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Batwa Bambuti

The Batwa are the ancient inhabitant of the tropical rain forests of south western Uganda and these regarded themselves as keepers of the forest. Batwa lived in a harmonious state with these tropical forests gathering plats for medicine, fruits and food.

These people complimented their survival in the forest with small wild game hunting. These hunters and gatherer are known to have lived in the trees and caves of the equatorial rainforests of Africa for over 60,000 years.

With the recent gazetting of the forests their dwelling places to ensure continued protection of mountain gorillas, Batwa peoples’ life has greatly changed since 1992.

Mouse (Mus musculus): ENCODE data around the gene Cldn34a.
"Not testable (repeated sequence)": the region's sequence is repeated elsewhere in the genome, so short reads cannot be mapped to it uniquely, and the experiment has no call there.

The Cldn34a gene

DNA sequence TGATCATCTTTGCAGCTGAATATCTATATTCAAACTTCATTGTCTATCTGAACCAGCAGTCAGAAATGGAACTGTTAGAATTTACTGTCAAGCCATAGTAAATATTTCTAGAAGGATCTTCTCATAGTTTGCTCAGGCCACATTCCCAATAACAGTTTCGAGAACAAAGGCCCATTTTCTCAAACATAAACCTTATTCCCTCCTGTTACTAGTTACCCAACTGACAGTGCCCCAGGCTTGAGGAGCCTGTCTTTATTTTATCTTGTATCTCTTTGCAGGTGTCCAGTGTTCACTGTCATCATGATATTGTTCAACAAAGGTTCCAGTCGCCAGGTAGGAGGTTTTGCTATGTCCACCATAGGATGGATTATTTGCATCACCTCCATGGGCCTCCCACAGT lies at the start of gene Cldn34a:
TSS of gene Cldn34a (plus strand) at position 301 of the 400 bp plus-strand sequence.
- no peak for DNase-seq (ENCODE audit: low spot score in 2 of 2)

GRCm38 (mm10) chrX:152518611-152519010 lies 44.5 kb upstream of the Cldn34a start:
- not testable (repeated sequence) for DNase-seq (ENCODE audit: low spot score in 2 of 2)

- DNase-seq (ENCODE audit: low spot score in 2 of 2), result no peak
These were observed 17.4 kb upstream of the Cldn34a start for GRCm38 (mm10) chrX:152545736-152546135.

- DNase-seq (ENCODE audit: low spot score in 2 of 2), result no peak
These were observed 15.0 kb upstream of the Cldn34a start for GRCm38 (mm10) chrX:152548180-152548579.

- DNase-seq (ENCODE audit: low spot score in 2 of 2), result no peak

The Batwa suffered a lot in exile as they tried to cope up with life that they were not used to. These people were pushed to the forest margins and were exposed to the life that they were never familiar with. Society around them also stigmatized them which greatly affected their wellbeing.

The Batwa used bows and arrows for hunting and most of their life depended on natural resources. Physically they are short than an average person and were used to putting on animal skins. The Batwa gathered wild honey, made Bamboo Cups and a centralized chieftaincy where the famous Garama Cave in Mgahinga Gorilla National Park provides a center for their encounter.

The Batwa are keen dancers and do the jumping and rhythmic stomping which demonstrates passion and energy in their dancing area. They play an African hand harp that is made from wood a thin metal strands present a melodious music play.

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